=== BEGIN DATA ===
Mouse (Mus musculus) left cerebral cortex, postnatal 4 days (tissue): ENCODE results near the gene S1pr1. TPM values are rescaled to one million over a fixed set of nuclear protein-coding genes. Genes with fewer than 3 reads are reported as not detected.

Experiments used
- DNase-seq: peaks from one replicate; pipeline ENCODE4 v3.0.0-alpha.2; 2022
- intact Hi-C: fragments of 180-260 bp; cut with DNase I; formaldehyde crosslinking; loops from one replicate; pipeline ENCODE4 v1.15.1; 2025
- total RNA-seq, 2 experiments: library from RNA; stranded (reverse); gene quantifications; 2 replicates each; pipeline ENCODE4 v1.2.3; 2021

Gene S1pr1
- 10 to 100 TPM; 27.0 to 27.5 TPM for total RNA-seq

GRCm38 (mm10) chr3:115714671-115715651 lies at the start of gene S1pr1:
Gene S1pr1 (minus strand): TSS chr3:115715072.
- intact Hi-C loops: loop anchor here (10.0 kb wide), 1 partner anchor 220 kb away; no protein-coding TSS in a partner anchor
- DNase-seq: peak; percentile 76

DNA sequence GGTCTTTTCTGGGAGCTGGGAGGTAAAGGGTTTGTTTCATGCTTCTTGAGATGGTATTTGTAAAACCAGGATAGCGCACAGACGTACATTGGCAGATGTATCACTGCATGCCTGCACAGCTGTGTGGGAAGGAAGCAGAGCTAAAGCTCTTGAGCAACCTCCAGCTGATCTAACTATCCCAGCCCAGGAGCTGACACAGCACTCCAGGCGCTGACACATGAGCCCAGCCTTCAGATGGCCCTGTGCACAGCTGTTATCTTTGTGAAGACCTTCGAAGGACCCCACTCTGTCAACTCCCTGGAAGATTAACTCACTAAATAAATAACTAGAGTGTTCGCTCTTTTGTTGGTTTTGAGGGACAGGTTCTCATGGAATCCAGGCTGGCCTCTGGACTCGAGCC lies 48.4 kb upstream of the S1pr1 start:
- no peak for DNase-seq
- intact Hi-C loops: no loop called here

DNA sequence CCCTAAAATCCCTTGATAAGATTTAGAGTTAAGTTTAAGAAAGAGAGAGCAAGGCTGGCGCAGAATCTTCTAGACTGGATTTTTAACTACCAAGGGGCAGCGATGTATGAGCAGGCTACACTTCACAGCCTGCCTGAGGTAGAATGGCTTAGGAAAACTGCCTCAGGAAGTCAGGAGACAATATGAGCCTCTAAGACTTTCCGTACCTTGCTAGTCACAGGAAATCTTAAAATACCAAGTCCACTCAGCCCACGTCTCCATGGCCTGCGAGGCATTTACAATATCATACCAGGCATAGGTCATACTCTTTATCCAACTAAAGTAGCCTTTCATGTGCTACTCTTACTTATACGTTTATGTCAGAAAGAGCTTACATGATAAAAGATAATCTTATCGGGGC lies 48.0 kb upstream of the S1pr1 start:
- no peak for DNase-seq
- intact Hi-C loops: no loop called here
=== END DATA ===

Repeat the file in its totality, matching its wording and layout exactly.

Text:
Mouse (Mus musculus) left cerebral cortex, postnatal 4 days (tissue): ENCODE results near the gene S1pr1. TPM values are rescaled to one million over a fixed set of nuclear protein-coding genes. Genes with fewer than 3 reads are reported as not detected.

Experiments used
- DNase-seq: peaks from one replicate; pipeline ENCODE4 v3.0.0-alpha.2; 2022
- intact Hi-C: fragments of 180-260 bp; cut with DNase I; formaldehyde crosslinking; loops from one replicate; pipeline ENCODE4 v1.15.1; 2025
- total RNA-seq, 2 experiments: library from RNA; stranded (reverse); gene quantifications; 2 replicates each; pipeline ENCODE4 v1.2.3; 2021

Gene S1pr1
- 10 to 100 TPM; 27.0 to 27.5 TPM for total RNA-seq

GRCm38 (mm10) chr3:115714671-115715651 lies at the start of gene S1pr1:
Gene S1pr1 (minus strand): TSS chr3:115715072.
- intact Hi-C loops: loop anchor here (10.0 kb wide), 1 partner anchor 220 kb away; no protein-coding TSS in a partner anchor
- DNase-seq: peak; percentile 76

DNA sequence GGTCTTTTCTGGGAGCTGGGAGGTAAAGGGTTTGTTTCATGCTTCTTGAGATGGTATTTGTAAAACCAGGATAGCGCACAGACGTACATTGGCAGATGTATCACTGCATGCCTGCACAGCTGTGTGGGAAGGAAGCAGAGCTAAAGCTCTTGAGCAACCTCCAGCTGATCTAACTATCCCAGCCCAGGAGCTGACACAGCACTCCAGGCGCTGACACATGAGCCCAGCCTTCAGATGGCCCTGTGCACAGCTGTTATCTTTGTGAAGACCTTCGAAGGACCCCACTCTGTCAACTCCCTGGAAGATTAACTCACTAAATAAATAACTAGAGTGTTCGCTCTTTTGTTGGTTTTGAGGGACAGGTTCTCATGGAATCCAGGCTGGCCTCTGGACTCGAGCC lies 48.4 kb upstream of the S1pr1 start:
- no peak for DNase-seq
- intact Hi-C loops: no loop called here

DNA sequence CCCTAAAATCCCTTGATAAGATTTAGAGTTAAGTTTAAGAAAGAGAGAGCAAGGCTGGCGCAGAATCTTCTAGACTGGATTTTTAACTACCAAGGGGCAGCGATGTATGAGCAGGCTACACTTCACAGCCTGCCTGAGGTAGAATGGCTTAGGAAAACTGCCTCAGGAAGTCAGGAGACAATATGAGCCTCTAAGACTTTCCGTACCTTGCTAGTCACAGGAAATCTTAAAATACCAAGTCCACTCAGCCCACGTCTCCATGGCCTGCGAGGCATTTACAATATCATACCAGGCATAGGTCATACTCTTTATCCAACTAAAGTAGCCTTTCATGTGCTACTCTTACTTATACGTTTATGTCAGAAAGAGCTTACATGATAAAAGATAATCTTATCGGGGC lies 48.0 kb upstream of the S1pr1 start:
- no peak for DNase-seq
- intact Hi-C loops: no loop called here